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How to easily install picture frame molding: with a chair rail separation, getting the spacing right, and how to deal with older walls that aren’t perfectly straight.
I was very, very tempted to call this post Even More Caulk Jokes. Especially since as I type this, my fingers are sticky and it’s driving me crazy. But I’m simply way too excited to show you this first:
Picture frame molding!
Helloooo there. Thanks to my uncle (and his brother Timmy), we got a lot done in the last 24 hours. Not only did they organize my garage (more on that later), finish off my work bench for me (more on that later), and trick out my kitchen window with new molding (you guessed it… later!), but we spent the majority of the day in the dining room realizing my picture frame molding plans. It’s like my dining room finally had it’s cliche 90s teen movie moment where it ripped off its glasses, pulled out the ponytail, and put on a slinky dress. It’s all grown up.
The night before, (I realize this post is not going up the same day as I wrote it, but go with it), the room looked like this:
First task: I used the same primer that I’d been using on the kitchen cabinets (and brush and roller, since they were still wet & wrapped) to cover the lower half of the dining room walls. The chair rail was original to the house, but I knew it could look a little better with the molding I’d picked up during last night’s late trip to Home Depot (if you recall yesterday’s foreshadowing photo, you may have seen some of that already). Even the primer alone brightened up the room, but we had much more to go.
Next, while the guys were outside prepping for a long day of saw-whirring, I was in the dining room marking & measuring boxes to determine where everything would go. Truth be told, I wanted to get this done last night instead of this morning, but after class and two trips to the stores to shop & pre-purchase the molding (it was too big to fit in my car in full 16′ lengths, so I arranged to have them picked up by Dad this morning), I was simply too tired.
It may have been for the best – the walls (of course) weren’t plumb and the chair rail wasn’t level, so measuring by distance from the chair rail or base molding to get the dimensions of the box didn’t work out quite as easily as anticipated. Eventually, I got the hang of it and marked off where I wanted the boxes to all go (each line marked the outside of the box so I could visualize spacing).
A quick hack for spacing each box
Part of the measuring required making sure that everything was as close to the same width as possible from the chair rail so that visually, things would look even. I marked a 4″ mark on a paint stick to make things a little easier as I moved along (I didn’t have a straight ruler, so a tape measure would be a little more clumsy to use each time). Then, I re-aligned the marks with a straight mark along a metal level. For distances on both of the longer walls, I also used a laser level to check my accuracy (the tape along the back was just because the battery door wouldn’t close).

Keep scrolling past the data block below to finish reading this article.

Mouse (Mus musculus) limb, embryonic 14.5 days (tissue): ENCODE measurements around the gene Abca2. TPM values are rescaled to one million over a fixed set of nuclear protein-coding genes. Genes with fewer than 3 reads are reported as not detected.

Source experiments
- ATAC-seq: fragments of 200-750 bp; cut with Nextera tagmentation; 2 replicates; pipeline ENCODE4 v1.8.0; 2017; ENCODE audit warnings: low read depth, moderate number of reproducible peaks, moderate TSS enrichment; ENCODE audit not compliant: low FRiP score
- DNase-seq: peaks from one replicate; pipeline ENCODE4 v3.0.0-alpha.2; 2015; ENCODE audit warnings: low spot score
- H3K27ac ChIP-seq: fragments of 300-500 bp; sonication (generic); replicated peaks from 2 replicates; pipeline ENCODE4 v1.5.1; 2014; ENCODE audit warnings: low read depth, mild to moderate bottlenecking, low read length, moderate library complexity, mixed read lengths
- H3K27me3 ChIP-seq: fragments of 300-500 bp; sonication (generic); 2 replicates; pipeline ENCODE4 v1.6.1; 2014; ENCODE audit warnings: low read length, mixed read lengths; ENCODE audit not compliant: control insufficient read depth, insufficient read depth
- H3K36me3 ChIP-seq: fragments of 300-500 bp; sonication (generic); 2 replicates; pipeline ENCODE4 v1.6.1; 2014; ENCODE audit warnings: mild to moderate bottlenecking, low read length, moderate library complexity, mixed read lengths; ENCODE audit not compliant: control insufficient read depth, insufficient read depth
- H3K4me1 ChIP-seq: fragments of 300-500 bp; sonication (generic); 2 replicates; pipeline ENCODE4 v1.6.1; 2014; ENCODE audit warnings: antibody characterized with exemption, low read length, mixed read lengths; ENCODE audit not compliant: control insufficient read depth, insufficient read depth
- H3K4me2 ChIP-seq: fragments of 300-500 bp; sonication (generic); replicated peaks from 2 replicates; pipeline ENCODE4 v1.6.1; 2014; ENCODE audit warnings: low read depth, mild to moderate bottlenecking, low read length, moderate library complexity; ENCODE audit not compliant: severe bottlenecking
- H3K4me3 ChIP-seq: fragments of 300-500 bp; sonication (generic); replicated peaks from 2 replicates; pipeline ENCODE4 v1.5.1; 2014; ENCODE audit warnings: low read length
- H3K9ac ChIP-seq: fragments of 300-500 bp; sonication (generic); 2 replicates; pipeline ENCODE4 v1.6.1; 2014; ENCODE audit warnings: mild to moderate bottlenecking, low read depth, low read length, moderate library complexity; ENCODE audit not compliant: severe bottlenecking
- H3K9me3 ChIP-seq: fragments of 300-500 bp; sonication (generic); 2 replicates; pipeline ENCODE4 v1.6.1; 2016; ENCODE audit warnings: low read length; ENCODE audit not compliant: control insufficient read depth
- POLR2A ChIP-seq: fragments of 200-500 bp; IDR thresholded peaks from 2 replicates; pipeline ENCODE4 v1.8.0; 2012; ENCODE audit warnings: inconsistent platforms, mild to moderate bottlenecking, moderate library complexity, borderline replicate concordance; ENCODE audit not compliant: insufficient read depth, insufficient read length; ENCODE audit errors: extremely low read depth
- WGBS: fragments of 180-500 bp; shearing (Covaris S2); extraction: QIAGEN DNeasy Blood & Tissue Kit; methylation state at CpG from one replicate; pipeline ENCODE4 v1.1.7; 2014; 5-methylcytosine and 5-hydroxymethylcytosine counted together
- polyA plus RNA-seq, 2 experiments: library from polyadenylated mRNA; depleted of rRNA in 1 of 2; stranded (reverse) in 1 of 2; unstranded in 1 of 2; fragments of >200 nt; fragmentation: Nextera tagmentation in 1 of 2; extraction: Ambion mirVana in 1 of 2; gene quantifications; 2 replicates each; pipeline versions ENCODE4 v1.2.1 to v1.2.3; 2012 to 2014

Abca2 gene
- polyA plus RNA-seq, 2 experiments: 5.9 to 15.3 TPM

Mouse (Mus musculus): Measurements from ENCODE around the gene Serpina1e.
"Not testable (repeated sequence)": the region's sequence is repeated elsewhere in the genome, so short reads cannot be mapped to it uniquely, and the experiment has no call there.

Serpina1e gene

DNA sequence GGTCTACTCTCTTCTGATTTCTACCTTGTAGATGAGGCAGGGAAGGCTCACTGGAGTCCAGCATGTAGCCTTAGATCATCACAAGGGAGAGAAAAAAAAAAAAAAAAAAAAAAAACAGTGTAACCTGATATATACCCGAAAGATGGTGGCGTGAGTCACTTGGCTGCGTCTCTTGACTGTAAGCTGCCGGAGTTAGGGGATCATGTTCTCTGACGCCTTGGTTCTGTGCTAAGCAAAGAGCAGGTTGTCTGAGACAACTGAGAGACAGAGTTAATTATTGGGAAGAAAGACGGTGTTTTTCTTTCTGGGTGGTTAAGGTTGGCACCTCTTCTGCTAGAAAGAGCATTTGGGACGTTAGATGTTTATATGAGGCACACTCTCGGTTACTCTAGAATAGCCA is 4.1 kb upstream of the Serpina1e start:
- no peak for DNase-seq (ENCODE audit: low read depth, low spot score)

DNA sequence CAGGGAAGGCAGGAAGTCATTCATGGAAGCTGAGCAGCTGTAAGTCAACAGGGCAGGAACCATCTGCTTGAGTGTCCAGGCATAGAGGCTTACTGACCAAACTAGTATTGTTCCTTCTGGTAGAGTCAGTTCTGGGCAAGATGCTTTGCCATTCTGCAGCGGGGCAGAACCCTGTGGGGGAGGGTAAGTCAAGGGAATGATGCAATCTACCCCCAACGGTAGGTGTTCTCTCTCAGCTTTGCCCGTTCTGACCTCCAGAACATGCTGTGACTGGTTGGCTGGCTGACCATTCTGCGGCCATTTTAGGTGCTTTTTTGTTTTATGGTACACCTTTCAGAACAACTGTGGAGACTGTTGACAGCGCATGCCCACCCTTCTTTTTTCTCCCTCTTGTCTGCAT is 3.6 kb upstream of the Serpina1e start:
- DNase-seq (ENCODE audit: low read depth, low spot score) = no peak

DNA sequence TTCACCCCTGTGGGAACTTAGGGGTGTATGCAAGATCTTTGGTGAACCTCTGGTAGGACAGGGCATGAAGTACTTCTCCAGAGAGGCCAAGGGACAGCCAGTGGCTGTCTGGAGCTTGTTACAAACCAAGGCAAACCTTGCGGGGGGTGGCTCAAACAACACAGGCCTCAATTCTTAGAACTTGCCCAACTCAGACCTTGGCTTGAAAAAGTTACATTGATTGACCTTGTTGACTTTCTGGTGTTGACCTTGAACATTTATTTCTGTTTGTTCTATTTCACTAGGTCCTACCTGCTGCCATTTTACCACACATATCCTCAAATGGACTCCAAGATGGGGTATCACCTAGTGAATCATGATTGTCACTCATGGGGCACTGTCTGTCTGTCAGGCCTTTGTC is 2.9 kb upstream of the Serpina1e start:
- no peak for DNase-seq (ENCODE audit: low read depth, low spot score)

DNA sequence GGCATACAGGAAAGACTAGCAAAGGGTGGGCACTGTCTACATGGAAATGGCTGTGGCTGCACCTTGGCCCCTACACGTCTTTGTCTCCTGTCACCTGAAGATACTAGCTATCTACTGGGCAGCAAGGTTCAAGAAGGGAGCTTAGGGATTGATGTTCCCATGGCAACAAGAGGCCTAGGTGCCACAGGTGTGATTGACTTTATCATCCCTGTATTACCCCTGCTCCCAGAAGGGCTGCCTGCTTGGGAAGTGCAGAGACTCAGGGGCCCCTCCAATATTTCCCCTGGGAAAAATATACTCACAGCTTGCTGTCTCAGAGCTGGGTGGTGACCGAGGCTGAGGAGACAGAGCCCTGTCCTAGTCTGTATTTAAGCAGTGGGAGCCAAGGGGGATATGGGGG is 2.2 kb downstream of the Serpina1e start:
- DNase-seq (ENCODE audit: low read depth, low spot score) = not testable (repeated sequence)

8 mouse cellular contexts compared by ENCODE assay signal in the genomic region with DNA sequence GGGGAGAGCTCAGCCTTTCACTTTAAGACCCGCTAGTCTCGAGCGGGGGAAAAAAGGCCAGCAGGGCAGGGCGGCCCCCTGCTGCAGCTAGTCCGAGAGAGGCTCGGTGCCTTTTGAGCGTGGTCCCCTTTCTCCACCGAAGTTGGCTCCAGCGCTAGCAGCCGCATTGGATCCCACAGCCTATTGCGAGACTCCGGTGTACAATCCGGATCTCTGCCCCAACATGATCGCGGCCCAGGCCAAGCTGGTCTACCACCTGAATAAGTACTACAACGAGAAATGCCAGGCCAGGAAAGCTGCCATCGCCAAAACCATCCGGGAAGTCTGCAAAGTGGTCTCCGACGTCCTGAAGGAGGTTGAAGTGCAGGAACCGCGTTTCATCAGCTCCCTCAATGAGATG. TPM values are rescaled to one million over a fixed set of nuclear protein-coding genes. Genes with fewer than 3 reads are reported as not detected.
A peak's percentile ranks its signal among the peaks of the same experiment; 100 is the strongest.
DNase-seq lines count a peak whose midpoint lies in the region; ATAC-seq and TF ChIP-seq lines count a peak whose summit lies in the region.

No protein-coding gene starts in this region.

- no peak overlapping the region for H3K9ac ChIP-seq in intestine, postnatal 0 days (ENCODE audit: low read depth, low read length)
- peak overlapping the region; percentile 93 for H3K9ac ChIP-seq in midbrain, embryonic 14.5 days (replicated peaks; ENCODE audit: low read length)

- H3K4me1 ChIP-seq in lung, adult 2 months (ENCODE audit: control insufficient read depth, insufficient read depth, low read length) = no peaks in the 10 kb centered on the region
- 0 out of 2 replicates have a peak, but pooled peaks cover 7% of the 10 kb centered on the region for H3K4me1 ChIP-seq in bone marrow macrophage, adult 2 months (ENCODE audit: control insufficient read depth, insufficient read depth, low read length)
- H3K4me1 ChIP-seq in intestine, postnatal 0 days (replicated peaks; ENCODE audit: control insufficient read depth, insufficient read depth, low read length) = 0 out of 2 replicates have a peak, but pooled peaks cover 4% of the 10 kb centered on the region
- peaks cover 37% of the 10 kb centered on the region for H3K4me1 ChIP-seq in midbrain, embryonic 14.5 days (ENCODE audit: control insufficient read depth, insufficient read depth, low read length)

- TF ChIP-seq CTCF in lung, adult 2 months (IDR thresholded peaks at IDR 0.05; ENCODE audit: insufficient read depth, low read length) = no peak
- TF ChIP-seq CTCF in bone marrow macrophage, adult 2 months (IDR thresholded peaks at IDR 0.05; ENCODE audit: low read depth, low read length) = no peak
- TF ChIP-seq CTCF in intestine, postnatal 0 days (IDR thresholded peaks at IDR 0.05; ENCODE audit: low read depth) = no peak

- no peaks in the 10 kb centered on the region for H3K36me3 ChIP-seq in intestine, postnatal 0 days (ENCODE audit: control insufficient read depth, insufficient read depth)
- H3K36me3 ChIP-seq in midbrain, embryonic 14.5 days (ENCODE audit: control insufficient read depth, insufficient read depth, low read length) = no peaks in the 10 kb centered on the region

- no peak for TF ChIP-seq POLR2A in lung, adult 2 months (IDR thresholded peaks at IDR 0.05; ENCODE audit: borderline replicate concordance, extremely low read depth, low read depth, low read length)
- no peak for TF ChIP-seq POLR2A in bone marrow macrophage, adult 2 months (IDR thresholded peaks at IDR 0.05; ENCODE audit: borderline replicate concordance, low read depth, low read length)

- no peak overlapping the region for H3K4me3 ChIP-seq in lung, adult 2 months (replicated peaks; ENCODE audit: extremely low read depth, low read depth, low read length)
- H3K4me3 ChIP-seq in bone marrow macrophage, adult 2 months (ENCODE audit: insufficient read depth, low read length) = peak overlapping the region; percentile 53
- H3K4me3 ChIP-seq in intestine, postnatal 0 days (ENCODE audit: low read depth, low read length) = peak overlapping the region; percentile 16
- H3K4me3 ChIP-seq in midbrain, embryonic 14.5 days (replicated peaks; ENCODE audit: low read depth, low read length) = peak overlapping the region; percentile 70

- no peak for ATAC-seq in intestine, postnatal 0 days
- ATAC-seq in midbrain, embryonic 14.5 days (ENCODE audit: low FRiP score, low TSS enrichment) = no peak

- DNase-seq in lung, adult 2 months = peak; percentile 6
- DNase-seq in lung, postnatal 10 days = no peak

Once all of the
fun math was done, it was time to start re-measuring each piece for cutting. Then, my uncle and his brother went out to my finished work bench (!!) to do some cutting.
Another hack: create boxes before they go on the wall
Instead of tacking each piece in place one by one, they decided to go the box route of pre-building each box to be nice and flat, and then tacking it to the wall.
We knew that on some of the uneven areas, there might be a gap between the wall and the tacked-on molding; any of these parts would eventually be caulked and cleaned up, so it seemed like a better idea to make sure that the corners matched up more flat and even instead of having to adjust them with shims when one piece refused to lay as flat as another. It doesn’t really make that much sense until you’re trying to lay (what seems like) two flat pieces of molding to (what seems like) one flat wall, and then one piece has a lip. A lip that seems to protrude more each time you stare at it. I’d rather just have a flat box and then pull out my BFF (the caulk gun) and cover up any flaws.
So, that’s where we wound up each time… adding some
Liquid Nails (err, now that I look at the picture, looks like they used caulk, but whatever helps it stick is fine by me) to the back (for helping to hold the trim in place as we made small adjustments)…
Check for level…
And then tacking them into place with a nail gun (which conveniently needed a hose replacement right before the project began… isn’t that how it always goes?)…
And then me with my favorite pun resource and cover all of the seams. I know, I know – caulk shrinks (I use the kind that say it doesn’t shrink, but I’ve heard it still does), and I should use putty for the holes… but when I have the choice between the two, I’m a caulk girl. Me likey the caulk, I guess is what I’m saying. (So. Many. Jokes.)
So, that’s how we go from this:
In one day! But my superhero duo aren’t done yet. We’ve got more work yet to do & more pictures to share. I’m going to write up a separate post about the molding near the dining room window (we ran into a couple of challenges, so I’ll tell you how we worked around them). And as I’ve just found out on Monday, more classes to attend (my mini-mester starts this week and not next week like the school schedule first posted – yikes!). Stay tuned!